Another point: the comments about feeding sharks a little bit on dives fail to take into account the countless tons of fish scraps dumped overboard by fishing boats. Why doesn't anyone ever mention that? - Ila
Because it's not a good comparison. The theoretical "sin" that we're debating is not in the feeding or baiting; it's in the conditioning or habituation of powerful, well-armed animals by having food and humans in the water at the same place and time. As other people have pointed out, it's like camping in grizzly bear territory with open food containers. Once they make that association (which you have made it so easy for them to make) they quickly learn the lesson and there is often no turning back.
If commercial fishermen were diving with sharks after tossing hundreds of pounds of fish guts and discarded bycatch into the water, they'd be bitten all the time. And this would either lead to the outlawing of the practice or fishermen would simply wise up and stop swimming amidst the bloody offal.
Sometimes some of you guys sound as though you think that sharks give a damn or appreciate that you're only diving with them to "respect them" or take pretty photos of them in action. THEY DON'T. You are not doing them any favors. (By this point we certainly have enough spectacular photos from Tiger Beach to feature in all the shark conservation publications and endeavors in the world, so let's ease up with the "we need to dive with them to convince people to save them" argument.) And the fact that you have to feed them to get them to show up or do photogenic things such as open their mouths at the surface so you can get that awesome over/under portrait is evidence that your respect for their natural behavior only goes so far and seems pretty vulnerable to the persuasive powers of artistic and financial incentives. If it seems like your dive is going to be shark-less, you are willing to alter their behavior. Is that respectful? Would it not be more respectful to simply dive with as little impact as possible (if at all) and let the sharks behave as naturally as possible? It's one of the most basic rules of stewardship: Don't feed the animals or do anything to change their behavior.
In addition, even if they are interested in the food, I have never seen sharks directly associate humans with food - if there's no food, or smell of food - they rarely stick around the diver (not like my golden retriever). - Loftus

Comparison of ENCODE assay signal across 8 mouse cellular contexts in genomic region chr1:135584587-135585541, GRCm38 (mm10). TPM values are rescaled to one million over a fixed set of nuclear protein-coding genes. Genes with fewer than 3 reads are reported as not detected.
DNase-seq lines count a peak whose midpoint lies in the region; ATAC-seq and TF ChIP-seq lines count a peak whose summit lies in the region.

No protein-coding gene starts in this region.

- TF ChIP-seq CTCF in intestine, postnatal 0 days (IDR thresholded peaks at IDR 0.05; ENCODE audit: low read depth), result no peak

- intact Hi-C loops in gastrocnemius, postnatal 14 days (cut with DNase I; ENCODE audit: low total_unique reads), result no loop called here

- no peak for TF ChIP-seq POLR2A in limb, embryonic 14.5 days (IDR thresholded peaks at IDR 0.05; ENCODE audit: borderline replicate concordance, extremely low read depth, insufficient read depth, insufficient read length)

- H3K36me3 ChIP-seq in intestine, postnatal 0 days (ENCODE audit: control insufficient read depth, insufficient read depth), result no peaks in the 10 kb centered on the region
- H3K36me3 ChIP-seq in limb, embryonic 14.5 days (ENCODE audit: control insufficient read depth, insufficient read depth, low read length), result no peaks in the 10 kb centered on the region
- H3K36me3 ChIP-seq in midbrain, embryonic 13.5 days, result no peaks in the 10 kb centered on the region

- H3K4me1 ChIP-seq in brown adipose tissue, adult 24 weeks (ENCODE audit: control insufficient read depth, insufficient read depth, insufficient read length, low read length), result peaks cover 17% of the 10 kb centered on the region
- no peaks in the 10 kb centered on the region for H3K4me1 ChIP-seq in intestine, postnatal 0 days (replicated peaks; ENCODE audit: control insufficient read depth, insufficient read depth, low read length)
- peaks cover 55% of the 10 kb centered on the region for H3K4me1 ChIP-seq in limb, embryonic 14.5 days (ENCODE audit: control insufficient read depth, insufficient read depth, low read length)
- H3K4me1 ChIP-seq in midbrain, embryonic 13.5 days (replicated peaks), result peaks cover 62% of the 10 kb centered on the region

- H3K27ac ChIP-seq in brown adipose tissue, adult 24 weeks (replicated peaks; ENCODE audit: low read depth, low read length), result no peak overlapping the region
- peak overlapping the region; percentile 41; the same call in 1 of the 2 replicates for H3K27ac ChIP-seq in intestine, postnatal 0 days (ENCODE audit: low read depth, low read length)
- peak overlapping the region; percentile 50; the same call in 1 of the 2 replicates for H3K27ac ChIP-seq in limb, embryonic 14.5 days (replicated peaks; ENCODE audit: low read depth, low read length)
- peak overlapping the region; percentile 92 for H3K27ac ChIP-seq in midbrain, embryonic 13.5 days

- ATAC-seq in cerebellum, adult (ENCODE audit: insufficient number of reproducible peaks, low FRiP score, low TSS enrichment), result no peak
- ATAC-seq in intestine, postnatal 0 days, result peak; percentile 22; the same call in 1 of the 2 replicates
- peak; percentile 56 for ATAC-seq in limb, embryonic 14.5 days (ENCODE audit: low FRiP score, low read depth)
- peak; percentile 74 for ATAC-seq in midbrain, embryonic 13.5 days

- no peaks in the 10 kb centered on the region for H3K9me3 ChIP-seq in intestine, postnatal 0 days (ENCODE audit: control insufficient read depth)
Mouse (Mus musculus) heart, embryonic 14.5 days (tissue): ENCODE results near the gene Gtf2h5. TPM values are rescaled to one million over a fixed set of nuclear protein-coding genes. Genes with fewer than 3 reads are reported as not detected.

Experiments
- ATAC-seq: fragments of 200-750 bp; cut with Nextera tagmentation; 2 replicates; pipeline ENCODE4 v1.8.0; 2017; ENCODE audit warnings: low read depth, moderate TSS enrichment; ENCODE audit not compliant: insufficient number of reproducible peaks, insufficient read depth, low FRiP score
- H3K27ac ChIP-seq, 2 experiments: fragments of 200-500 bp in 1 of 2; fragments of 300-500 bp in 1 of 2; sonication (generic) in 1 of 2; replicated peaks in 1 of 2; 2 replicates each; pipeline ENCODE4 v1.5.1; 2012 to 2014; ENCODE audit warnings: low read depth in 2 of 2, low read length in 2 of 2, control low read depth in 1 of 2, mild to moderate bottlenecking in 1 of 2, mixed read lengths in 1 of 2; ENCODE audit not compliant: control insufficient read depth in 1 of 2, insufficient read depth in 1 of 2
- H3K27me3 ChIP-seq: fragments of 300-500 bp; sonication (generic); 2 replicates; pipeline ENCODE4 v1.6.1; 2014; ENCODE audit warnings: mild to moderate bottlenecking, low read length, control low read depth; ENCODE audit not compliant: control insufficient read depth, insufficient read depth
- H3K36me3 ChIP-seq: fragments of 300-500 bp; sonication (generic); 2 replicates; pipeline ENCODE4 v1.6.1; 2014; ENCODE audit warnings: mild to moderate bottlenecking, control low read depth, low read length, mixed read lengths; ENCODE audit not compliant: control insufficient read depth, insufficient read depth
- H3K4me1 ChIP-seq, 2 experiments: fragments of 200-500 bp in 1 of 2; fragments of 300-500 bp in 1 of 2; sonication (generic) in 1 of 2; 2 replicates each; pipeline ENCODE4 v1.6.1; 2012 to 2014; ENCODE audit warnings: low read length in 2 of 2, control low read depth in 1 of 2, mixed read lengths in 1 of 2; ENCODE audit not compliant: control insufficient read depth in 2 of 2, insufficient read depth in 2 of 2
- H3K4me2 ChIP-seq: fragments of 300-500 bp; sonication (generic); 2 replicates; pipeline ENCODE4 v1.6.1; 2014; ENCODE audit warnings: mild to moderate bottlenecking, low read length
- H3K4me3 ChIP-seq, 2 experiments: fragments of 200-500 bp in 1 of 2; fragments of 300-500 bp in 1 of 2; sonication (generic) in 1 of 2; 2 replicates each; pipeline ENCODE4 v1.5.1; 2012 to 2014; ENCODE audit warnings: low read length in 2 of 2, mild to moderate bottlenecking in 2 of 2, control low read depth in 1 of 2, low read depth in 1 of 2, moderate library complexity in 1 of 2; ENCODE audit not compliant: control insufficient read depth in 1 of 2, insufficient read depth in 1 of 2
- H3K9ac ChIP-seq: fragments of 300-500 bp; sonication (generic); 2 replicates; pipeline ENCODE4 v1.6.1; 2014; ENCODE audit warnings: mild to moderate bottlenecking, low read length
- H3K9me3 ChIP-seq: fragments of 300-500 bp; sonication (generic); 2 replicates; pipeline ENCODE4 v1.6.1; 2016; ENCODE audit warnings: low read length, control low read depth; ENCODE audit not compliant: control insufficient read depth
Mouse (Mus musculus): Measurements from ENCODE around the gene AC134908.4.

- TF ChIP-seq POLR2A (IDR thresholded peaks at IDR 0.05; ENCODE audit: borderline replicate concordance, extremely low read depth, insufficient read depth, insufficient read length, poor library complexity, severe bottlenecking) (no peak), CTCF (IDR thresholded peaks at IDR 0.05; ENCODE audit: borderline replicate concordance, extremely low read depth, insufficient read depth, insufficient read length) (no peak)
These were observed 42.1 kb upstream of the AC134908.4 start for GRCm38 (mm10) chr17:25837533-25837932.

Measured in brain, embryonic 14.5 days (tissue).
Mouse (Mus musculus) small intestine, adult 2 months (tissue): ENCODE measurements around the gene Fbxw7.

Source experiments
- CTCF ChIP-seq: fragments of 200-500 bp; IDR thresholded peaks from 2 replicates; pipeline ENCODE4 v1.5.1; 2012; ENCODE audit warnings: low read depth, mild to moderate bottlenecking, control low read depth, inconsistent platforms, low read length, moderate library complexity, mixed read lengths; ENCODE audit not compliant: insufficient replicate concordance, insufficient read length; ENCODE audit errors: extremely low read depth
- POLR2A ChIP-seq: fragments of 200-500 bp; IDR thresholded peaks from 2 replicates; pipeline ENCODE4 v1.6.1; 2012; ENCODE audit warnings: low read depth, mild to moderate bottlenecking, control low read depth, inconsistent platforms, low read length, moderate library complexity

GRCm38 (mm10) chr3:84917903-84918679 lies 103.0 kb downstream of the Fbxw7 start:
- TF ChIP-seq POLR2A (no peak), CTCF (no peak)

"Associate humans with food" means that when an animal encounters its food items and humans at the same time and place, one of several lessons can be learned that causes the animal to thenceforth "think" of humans and food items as synonymous or contemporaneous. This can easily condition the animal to behave around humans in a way that they normally wouldn't (such as NOT disappearing when you're in the water and, instead, congregating around a boat), and can lead to "accidentally" biting the wrong part of that Human-Food association. If you have a golden retriever, I'm sure you spent time conditioning it to make all kinds of associations, such as "opening the cabinet" = "dinnertime" or "shitting on the rug" = "punishment time."
Look. At bare minimum, even if we accept the premise that sharks at Tiger Beach and similar spots are not conditioned to associate humans with food (either in the moment or longterm), the fact that some of those sharks are lunging at chum bags or baits means that it is more likely that they might "accidentally" bite something other than the target objects. Because if not for those potential prey items in the water, they wouldn't be BITING at anything, right?
Rob "shark expert" Stewart's comment on CNN, which Eric linked to in a separate thread, is a great example of this cognitive dissonance: "The shark that bit Markus Groh was biting at a box of fish very close to the diver, and when the sand was stirred up and the visibility decreased, the shark bit Markusâ€™ calf instead."
Okay, Rob. Here's a really simple question:
Would that bull shark have had its jaws open or been BITING if that box of fish hadn't been in the water? If not, can we please admit that the bait that was in the water probably had something to do with this tragedy
How do you explain all the people the world over swimming with sharks, handing them food, caressing them, or attracting them by other means, just to spend time in their presence, and not being bitten?-Ila
And the inability of many shark species to bite people.
And more luck.
And the natural disinterest on the part of sharks toward humans.
And the fact that most humans tend to not "caress" the most dangerous species, because we know the harmless ones from the potentially harmful ones.
I'm sure you know very well, Ila, that Polynesians have long had a deep respect for sharks, but despite their comfort around those animals they certainly knew that some of them were dangerous and to be avoided. In Tongan there is an old saying, "Lukia tenifa 'i hono tahi," which means "challenging the tiger shark in his sea." Notice that the shark in the proverb is not a zebra shark (takaneva) or a blacktip reef shark (kapakau hingano), but a big, dangerous shark that has, every once in a while, killed Polynesians over the course of more than a thousand years. Clearly there's a reason for that. The fact that Fijian children play with baby nurse sharks is not evidence that someone should grab a great white's dorsal fin or stick a camera near the mouth of a bull without thinking long and hard about it first.
BTW, there have been plenty of shark attacks in your neck of the woods, Ila, including at least one fatal attack in French Polynesia in the ISAF database
. And the ISAF barely scratches the surface of what's happened in the remote corners of the world.
Edited by danielandrewclem, 28 February 2008 - 09:18 PM.